This is perhaps not what you want to see on a site called Tennisnerd. But in my recent trip to Marbella I played padel for the first time.
I played padel for the first time thanks to Irakli from the brand Nordic Dots, I had the chance to test a few of their padel racquets and do an hour of singles padel. I know padel is mainly played in the doubles format, but it gave me an idea of the sport and how padel racquets differ. In many parts of Europe, padel is becoming increasingly popular. Tennis Warehouse Europe has even started to sell padel racquets.
What is padel?
Padel is what happens when doubles tennis and squash has a baby. You play in a glass cage and you can let the ball bounce and hit the back wall before you hit it. That is what I struggled with the most. Otherwise, my slice and volley skills from tennis made padel pretty easy to get the hang of. But I guess it might be a completely different animal if you play doubles and need to communicate with your partner.
What does a padel racquet consist of?
The racquets are made of carbon and are perforated. The stiffness and the placing and the number of holes makes a difference in terms of feel, power and aerodynamics. There are also different molds to consider.
A padel racquet has no strings, which simplifies things, but you will need to replace the racquet every 12-18 months on average as the carbon breaks down.
Padel racquets are quite expensive. If I randomly choose the HEAD Delta Pro on the Tennis Warehouse Europe website, it’s €279.90. But then again, you have the option to go for a Bullpadel K2 Power for example, with the retail price at €79.90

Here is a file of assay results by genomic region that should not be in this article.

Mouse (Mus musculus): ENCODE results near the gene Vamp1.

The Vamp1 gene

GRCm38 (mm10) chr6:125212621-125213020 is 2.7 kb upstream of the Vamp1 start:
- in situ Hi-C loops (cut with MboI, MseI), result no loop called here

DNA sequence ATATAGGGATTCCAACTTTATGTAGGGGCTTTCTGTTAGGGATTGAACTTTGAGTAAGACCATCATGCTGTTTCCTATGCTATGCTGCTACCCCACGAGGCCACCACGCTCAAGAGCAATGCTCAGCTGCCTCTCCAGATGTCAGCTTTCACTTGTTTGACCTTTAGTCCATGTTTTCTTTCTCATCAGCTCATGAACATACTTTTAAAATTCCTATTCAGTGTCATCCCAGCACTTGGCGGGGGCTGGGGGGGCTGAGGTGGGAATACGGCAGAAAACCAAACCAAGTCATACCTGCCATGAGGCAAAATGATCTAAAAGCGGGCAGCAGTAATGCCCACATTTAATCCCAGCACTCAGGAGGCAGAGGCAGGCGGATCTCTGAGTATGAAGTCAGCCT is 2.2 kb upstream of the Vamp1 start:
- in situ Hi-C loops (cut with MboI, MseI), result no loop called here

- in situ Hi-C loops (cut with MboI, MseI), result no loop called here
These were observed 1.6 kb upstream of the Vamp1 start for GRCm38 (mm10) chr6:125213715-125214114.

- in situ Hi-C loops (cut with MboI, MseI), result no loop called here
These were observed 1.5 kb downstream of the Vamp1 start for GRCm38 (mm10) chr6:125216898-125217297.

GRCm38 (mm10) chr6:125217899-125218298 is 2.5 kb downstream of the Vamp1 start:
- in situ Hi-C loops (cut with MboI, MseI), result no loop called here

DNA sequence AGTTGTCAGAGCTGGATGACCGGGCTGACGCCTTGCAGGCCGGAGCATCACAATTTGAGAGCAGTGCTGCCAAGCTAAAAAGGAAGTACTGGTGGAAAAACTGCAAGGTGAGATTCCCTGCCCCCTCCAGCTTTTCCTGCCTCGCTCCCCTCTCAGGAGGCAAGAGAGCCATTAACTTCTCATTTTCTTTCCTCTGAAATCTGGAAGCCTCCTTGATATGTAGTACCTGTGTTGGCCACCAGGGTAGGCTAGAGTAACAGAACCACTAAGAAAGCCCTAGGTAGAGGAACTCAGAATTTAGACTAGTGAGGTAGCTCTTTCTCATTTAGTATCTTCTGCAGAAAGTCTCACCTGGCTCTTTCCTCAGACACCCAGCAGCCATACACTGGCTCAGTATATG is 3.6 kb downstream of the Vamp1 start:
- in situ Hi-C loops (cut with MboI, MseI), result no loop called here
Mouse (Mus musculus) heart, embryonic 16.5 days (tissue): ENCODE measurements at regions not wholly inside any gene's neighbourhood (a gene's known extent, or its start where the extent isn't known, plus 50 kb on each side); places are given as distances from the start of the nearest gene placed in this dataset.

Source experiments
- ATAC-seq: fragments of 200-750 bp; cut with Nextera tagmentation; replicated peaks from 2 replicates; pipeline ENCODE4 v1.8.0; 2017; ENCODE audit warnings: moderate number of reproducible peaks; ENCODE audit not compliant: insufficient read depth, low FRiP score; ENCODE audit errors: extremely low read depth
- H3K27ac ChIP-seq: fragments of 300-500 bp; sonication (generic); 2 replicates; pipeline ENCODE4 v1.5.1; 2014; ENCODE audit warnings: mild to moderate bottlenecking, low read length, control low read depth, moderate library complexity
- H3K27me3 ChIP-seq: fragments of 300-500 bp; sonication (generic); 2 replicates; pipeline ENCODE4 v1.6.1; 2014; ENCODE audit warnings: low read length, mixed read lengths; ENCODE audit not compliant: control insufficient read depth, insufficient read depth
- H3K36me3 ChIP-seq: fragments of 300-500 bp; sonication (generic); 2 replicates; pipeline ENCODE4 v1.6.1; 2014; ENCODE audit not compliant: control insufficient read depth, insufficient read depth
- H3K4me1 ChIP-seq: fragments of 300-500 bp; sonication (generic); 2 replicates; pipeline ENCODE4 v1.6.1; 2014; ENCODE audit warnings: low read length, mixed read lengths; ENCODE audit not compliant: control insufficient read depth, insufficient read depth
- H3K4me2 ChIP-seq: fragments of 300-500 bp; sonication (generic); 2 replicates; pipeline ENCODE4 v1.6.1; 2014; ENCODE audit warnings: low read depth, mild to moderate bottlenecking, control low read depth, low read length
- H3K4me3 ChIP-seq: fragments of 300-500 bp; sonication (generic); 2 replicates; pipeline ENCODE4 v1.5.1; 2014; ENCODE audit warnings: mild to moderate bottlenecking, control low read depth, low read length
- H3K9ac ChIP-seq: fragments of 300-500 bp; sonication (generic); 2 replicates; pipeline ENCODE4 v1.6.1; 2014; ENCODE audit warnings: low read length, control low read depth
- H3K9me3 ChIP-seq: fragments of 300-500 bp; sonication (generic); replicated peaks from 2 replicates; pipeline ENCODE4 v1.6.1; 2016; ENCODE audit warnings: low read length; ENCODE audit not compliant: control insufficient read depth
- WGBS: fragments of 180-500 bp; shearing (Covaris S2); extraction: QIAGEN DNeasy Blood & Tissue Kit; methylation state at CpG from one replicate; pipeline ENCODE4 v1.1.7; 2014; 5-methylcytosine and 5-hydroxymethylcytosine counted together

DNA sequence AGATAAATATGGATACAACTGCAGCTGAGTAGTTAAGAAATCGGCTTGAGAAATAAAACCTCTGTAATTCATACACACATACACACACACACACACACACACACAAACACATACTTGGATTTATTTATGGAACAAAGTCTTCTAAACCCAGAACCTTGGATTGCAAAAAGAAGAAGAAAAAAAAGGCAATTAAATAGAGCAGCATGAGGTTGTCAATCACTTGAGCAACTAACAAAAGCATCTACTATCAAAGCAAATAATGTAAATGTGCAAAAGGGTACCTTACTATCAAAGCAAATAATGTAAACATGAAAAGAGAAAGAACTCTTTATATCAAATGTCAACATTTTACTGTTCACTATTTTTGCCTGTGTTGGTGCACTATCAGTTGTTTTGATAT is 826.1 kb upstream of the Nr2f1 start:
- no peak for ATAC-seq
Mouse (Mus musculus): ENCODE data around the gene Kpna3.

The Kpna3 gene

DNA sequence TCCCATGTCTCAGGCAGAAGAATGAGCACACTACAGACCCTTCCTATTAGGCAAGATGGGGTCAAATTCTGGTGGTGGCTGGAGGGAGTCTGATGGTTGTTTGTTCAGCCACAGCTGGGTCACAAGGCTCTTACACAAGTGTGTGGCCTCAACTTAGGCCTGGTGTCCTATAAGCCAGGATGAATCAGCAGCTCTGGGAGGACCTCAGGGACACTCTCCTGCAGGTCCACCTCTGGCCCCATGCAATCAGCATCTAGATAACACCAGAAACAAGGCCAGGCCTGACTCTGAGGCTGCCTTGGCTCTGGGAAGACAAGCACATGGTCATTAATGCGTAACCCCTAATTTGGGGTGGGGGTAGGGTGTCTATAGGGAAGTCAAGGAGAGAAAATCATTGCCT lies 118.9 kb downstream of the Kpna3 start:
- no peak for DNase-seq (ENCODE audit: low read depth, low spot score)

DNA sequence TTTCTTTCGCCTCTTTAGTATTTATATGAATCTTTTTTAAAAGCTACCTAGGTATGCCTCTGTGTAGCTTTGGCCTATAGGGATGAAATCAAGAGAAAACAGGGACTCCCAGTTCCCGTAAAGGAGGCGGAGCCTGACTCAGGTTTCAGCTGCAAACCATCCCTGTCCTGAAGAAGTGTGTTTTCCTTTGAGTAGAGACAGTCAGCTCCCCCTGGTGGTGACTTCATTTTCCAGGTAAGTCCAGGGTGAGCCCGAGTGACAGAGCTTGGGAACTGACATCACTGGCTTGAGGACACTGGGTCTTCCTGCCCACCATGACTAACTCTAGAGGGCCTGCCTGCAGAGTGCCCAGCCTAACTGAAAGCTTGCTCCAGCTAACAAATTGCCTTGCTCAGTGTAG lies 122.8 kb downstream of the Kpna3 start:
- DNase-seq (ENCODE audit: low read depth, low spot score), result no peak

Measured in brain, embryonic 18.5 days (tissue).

Padel racquet specs
The specs are listed similar to tennis racquets. Let’s take the Nox AT Genius Attack 22 as an example.
- Weight: 360 – 375 Grams
- Head Shape: Diamond
- Balance: High
- Beam: 38mm
- Core Composition: HR3 EVA
- Frame Composition: 100% Carbon
- Surface Composition: Carbon 18k
- Ability Level: Advanced
- HR3 Core: rubber at core that decreases the racket’s face deformation at impact for added power
- Carbon 18k Surface: carbon fibers providing maximal stiffness without compromising the weight of the racket
- Carbon Frame: provides the racket greater rigidity and durability
- Anti Vibration System: protects your arm with shock absorptions
- Rough Surface: provides access to spin
- Oversize Grip: a longer racket handle for better maneuverability
- SmartStrap: allow you to change the safety cord of your padel racket in a quick and easy way
Padel vs Tennis
In Europe, we see many tennis players moving over to padel. Why?
There are several reasons.
Padel is a very hyped-up sport at the moment and the doubles format makes it more social than singles tennis. It’s also easier to play. Players can get started quickly, which makes the player pool larger.
I’ve been frustrated with the growth of the sport in a way that it has removed tennis courts in both Malta and Sweden in favour for padel. I love that people exercise and racquet sports is a great way to do so, but tennis has my heart, so I don’t enjoy when tennis courts disappear.
I must say that the brief experience I had was fun and I can see myself playing again. But the sensation and sound of the racquet hitting the ball is quite unpleasant compared to tennis. And I don’t see the same variety and strategy in padel as there is in tennis. Another thing is that finding four players to play with makes scheduling matches much more difficult.
Padel seems like a lot of fun and I enjoy the social element. It won’t compete with tennis for me, but I can understand why people like it. If I want to have some fun with friends in a sporting environment, padel will work better than tennis, but when it comes to the depth of the sport, there is no contest for me.
Have you played padel? What do you think of it?